Almost a year ago, I saw a headline on Twitter proclaiming there was now a Groupon of Small Business. The link led me to GroupPrice.com, a site which aimed to take the daily deal model and focus it towards small business owners.
The company I was working for at the time was largely focused on the small business market, so we decided to give it a shot. GroupPrice was clearly new then; it wasn’t all that attractive, and the deals were sparse. But the risk is minimal, as you don’t have to put any money down, and GroupPrice only takes a cut of the deals it actually sells. So we offered a deal which cost the user $50 for $100 worth of service.
On first pass, the deal was featured for a week, and only two people bit. Nothing lost, really. As with any deal site, you have to be aware that this isn’t going to be a revenue generator; it’s a lead generator. The hope is to get new people to try your service, and then to hook them into repeat business. Remember, you’re going to have to cut your regular prices by at least half, and then, in addition, the site will take a percentage. So in the end, you’re offering your service for less than half of what you would normally charge.
This past fall, GroupPrice changed its deal model slightly. Deals can now live on the site for either a specified amount of time, or until a specified amount of deals are sold. This gives the vendor control over how many discounts it’s willing to give away, or for how long.
I even had the opportunity to meet with GroupPrice’s CEO and founder, Van Jepson, last August. He is a nice guy, a smart guy, and was kind enough to be a speaker at a conference I was organizing. GroupPrice had just been named in Entrepreneur Magazine’s Top 100 Brilliant Companies, which was a nice win for them. Meeting Van inspired us to run the deal again to see if we’d find more success. And on the second go-round, we did.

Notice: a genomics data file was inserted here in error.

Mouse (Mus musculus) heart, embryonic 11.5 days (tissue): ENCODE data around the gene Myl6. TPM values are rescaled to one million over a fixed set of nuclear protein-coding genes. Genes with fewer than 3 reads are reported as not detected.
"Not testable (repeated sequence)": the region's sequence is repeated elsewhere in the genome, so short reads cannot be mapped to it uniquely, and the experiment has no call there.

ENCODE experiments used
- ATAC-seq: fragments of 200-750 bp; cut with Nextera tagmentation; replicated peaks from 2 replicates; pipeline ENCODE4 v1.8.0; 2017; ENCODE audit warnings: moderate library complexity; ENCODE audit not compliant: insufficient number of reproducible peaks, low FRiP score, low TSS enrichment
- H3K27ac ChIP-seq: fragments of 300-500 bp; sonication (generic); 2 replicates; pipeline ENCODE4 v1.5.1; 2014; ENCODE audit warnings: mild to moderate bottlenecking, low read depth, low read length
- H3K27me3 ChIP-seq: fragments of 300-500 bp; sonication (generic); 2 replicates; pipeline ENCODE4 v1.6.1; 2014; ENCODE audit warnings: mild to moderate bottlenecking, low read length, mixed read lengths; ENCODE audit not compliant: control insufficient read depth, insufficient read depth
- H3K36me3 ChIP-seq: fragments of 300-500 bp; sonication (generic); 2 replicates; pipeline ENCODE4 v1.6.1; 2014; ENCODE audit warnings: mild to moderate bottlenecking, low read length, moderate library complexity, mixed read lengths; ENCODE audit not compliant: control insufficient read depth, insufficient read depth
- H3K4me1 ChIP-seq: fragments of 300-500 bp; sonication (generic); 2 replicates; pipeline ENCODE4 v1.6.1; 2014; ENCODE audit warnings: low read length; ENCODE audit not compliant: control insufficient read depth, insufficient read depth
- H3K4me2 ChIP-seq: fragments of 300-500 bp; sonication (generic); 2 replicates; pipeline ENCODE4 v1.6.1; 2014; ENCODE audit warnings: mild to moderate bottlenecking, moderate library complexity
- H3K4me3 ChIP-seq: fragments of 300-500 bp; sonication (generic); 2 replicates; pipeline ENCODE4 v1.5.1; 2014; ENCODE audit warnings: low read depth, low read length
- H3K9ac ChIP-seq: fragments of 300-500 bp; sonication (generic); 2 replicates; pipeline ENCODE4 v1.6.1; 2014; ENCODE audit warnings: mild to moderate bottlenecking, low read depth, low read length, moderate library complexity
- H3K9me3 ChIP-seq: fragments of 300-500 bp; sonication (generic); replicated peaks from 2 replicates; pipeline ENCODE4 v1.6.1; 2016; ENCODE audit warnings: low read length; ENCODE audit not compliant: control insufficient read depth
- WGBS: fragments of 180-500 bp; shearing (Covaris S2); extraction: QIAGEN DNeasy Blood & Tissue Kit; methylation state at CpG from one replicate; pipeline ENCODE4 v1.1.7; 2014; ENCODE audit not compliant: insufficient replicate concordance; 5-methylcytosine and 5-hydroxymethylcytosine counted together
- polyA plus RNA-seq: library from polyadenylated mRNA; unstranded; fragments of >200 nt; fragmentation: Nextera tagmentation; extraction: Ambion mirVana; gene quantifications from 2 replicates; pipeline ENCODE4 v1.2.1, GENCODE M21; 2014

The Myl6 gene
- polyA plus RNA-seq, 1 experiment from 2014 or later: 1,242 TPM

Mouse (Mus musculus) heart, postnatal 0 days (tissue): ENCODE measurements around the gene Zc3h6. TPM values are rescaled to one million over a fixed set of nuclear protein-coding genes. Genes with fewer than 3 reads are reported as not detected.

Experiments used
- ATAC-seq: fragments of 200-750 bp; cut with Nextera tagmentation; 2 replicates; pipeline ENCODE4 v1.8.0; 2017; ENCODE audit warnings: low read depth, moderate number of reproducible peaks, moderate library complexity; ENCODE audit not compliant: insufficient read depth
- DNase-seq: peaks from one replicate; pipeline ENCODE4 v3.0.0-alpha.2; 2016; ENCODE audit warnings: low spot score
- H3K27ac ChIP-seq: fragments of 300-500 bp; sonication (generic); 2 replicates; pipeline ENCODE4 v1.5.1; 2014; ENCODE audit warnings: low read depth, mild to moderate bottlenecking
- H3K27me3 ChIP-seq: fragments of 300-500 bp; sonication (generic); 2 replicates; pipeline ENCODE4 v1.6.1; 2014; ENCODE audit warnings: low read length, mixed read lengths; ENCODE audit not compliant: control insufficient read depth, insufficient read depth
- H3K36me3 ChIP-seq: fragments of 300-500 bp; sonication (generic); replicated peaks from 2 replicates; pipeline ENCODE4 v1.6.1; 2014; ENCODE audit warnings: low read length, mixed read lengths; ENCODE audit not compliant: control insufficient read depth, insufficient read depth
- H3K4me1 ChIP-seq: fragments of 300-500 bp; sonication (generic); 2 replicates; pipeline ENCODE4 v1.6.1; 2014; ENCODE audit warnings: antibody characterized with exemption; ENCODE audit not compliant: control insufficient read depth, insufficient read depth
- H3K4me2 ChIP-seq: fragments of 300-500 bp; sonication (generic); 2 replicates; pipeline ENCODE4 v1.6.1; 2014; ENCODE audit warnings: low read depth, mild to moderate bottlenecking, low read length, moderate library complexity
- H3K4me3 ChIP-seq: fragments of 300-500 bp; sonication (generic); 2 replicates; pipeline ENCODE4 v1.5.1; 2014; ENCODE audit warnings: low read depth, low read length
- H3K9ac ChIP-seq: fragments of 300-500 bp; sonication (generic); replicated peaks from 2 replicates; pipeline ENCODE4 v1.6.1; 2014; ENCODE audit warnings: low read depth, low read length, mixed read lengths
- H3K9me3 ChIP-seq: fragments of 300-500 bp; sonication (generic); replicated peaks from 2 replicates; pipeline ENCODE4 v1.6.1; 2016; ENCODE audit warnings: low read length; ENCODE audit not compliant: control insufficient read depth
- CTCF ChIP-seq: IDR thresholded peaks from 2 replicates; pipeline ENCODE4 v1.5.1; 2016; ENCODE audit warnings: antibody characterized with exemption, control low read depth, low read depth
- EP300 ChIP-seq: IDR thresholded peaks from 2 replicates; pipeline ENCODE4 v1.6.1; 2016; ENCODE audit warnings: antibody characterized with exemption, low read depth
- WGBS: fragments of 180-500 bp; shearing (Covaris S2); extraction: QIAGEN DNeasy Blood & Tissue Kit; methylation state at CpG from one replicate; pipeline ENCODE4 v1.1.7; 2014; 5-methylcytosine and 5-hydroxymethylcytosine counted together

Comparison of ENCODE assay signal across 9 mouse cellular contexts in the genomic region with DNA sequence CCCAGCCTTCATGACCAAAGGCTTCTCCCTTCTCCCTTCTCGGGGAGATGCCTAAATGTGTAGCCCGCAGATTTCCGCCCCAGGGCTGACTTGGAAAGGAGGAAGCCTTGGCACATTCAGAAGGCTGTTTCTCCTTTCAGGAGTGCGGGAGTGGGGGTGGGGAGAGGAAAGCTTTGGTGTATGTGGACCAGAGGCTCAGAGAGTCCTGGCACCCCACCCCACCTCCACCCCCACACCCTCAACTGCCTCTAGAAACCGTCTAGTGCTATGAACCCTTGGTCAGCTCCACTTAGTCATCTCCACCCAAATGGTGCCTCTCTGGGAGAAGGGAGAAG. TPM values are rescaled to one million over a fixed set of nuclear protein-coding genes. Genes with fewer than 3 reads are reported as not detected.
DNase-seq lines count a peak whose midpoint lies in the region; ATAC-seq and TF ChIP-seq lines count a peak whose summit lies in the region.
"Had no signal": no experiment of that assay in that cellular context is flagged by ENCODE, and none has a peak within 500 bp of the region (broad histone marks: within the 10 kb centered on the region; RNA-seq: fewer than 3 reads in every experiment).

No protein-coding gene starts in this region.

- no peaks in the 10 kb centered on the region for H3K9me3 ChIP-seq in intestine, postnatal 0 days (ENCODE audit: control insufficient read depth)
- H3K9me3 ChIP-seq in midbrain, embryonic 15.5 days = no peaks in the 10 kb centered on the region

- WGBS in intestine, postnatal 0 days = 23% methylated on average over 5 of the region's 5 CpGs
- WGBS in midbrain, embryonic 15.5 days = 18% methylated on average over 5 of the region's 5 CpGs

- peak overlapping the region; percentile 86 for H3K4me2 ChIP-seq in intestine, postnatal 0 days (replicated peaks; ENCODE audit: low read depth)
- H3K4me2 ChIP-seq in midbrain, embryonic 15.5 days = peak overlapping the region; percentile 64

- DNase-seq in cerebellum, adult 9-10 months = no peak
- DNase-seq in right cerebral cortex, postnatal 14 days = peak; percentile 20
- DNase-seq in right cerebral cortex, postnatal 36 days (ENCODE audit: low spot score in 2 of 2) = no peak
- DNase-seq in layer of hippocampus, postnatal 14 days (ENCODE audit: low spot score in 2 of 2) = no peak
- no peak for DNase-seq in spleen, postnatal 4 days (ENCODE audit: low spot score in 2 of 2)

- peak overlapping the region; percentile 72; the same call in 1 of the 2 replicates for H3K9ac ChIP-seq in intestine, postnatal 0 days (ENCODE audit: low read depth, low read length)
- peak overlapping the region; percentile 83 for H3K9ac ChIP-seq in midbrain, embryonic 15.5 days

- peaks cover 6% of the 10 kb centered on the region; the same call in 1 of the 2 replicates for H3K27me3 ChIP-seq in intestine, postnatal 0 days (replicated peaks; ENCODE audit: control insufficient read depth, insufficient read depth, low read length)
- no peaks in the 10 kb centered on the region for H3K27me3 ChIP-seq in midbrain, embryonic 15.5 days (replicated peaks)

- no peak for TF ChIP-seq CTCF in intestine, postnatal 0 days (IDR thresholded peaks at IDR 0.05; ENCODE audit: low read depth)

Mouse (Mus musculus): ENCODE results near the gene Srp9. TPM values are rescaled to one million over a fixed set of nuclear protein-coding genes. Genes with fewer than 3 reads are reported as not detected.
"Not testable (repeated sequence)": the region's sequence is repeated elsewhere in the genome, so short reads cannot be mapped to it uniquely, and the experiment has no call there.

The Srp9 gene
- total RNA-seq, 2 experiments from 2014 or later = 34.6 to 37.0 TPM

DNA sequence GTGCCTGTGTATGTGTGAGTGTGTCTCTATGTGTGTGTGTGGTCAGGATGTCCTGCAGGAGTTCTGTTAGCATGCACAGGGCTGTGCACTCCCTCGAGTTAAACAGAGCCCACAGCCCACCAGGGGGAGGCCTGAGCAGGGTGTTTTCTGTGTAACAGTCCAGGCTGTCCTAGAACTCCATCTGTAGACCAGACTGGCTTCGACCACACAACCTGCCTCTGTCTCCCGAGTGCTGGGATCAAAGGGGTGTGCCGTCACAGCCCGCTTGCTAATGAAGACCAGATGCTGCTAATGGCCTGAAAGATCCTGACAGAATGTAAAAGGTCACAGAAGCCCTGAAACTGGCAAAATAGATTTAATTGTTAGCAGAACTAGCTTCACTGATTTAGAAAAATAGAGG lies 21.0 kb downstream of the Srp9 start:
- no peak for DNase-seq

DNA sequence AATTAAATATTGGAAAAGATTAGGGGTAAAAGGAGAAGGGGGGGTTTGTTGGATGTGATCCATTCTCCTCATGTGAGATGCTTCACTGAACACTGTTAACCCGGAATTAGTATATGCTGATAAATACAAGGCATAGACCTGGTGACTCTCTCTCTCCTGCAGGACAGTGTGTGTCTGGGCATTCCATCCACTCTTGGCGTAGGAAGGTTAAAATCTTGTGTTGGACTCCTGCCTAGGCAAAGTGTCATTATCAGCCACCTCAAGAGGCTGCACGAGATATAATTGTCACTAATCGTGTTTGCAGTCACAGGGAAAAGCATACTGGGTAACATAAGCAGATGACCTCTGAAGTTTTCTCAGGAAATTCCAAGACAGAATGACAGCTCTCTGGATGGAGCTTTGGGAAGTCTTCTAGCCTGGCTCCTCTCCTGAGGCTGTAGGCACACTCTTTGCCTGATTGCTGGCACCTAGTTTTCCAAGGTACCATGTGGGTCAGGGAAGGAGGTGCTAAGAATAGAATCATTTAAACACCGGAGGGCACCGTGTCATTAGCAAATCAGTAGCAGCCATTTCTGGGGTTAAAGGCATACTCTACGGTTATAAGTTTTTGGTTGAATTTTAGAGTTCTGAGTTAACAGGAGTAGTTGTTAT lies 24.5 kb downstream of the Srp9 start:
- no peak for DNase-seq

Each month, GroupPrice continues to grow its user base and merchant offerings, so for a vendor, it’s kind of a win-win. As long as you’re realistic about the traffic you can handle at the discounted rate, you’ll only reach more people who you may not have reached before. Services offered on GroupPrice run the gamut of printing services, IT support, stock photos, video editing, social media monitoring… anything that might benefit the small business owner. If your business fits that category, consider running a deal on GroupPrice.com.
Tips to consider before running a GroupPrice deal:
- Offer goods or services that are easily understandable. Make sure they don’t require an assisted sales explanation or a long sales cycle.
- Speak to a business problem that your company can solve, and that can be implemented with little time or effort on the customer’s part.
- Choose an offering that’s under $300. GroupPrice says a good rule of thumb is to offer a price that is 10% of your Customer Lifetime Value.
- Have a mechanism in place on your end for redemptions received through GroupPrice, whether that means creating unique referral codes or training your employees on the deal. This way the customer’s first touch point with your business is a positive experience.
- If you have a video or a relevant image to include, your GroupPrice landing page will be all the more appealing.
To post your own deal, visit GroupPrice.com